Researcher Michael Fiederle wins Room-Temperature Semiconductor Detector Award

Dec. 18, 2010
Albert-Ludwigs-Universität Freiburg materials researcher Michael Fiederle has been chosen to receive the "Room-Temperature Semiconductor Detector (RTSD) Award."
(Photo: Universität Freiburg)
Ralph James (right), co-chairperson of the 17th International Workshop on Room-Temperature Semiconductor Detectors, congratulates Michael Fiederle on winning the research award.
Ralph James (right), co-chairperson of the 17th International Workshop on Room-Temperature Semiconductor Detectors, congratulates Michael Fiederle on winning the research award.

Freiburg, Germany--Albert-Ludwigs-Universität Freiburg materials researcher Michael Fiederle has been chosen to receive the "Room-Temperature Semiconductor Detector (RTSD) Award." The award honors extraordinary scientific contributions to the topic of semiconductor radiation detectors. Fiederle accepted the RTSD Award in November at the international Institute of Electrical and Electronics Engineers (IEEE) Nuclear Science Symposium and Medical Imaging Conference 2010 (Knoxville, TN), an event attended by about 2000 scientists.

The RTSD steering committee selected Fiederle for his dedication to research on the material characteristics of semiconductor detectors as well as the further development and testing of this technology for imaging procedures. Detectors for x-ray, gamma, or neutron radiation are applied in areas such as internal security, astrophysics, medicine, and environmental protection. Gamma-ray detectors, for instance, are used at border crossings to prevent people from smuggling radioactive material over international boundaries.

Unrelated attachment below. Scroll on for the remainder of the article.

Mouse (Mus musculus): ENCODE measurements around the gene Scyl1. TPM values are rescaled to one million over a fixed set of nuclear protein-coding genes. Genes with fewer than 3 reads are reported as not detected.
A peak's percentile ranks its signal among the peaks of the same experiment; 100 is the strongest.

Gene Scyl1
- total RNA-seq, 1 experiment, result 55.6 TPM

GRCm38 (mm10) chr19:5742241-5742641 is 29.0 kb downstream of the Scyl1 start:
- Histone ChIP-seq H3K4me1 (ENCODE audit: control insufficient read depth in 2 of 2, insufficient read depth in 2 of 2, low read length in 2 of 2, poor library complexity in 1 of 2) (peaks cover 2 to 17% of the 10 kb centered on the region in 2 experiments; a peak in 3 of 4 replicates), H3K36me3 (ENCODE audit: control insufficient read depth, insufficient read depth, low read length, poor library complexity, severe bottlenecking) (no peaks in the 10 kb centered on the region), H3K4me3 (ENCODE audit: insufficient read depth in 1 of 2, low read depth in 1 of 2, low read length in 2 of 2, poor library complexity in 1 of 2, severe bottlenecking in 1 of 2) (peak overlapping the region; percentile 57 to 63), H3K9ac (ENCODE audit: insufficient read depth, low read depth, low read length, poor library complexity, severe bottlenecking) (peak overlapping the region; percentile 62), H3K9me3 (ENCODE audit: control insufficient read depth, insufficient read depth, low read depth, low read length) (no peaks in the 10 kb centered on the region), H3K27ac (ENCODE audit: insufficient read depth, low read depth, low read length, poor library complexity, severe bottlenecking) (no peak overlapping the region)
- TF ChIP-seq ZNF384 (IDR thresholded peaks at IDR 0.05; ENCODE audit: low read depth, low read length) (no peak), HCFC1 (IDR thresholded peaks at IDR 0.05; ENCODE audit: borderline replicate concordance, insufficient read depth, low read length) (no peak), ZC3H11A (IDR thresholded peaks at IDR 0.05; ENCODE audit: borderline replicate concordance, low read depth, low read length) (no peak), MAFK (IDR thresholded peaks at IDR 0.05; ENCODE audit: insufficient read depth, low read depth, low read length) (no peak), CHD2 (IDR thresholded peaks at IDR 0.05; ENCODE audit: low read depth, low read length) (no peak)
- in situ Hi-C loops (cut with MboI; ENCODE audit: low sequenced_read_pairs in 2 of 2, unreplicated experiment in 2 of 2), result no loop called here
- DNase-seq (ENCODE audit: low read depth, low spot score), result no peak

Fiederle and his team at the Freiburg Materials Research Center have developed innovative detector systems in the areas of medical technology and nondestructive testing on the basis of the so-called Medipix pixel electronics. These systems are the first to enable high-resolution color x-ray imaging. In addition to 3D imaging for medical diagnostics, the scientists also conduct research on environmental radioactivity. For example, in a recent collaboration with the German Federal Office for Radiation Protection they developed a detector system for the spectroscopic surveillance of radioactivity in the atmosphere. The technology will be at more than 2,000 measuring stations nationwide.

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About the Author

John Wallace | Senior Technical Editor (1998-2022)

John Wallace was with Laser Focus World for nearly 25 years, retiring in late June 2022. He obtained a bachelor's degree in mechanical engineering and physics at Rutgers University and a master's in optical engineering at the University of Rochester. Before becoming an editor, John worked as an engineer at RCA, Exxon, Eastman Kodak, and GCA Corporation.

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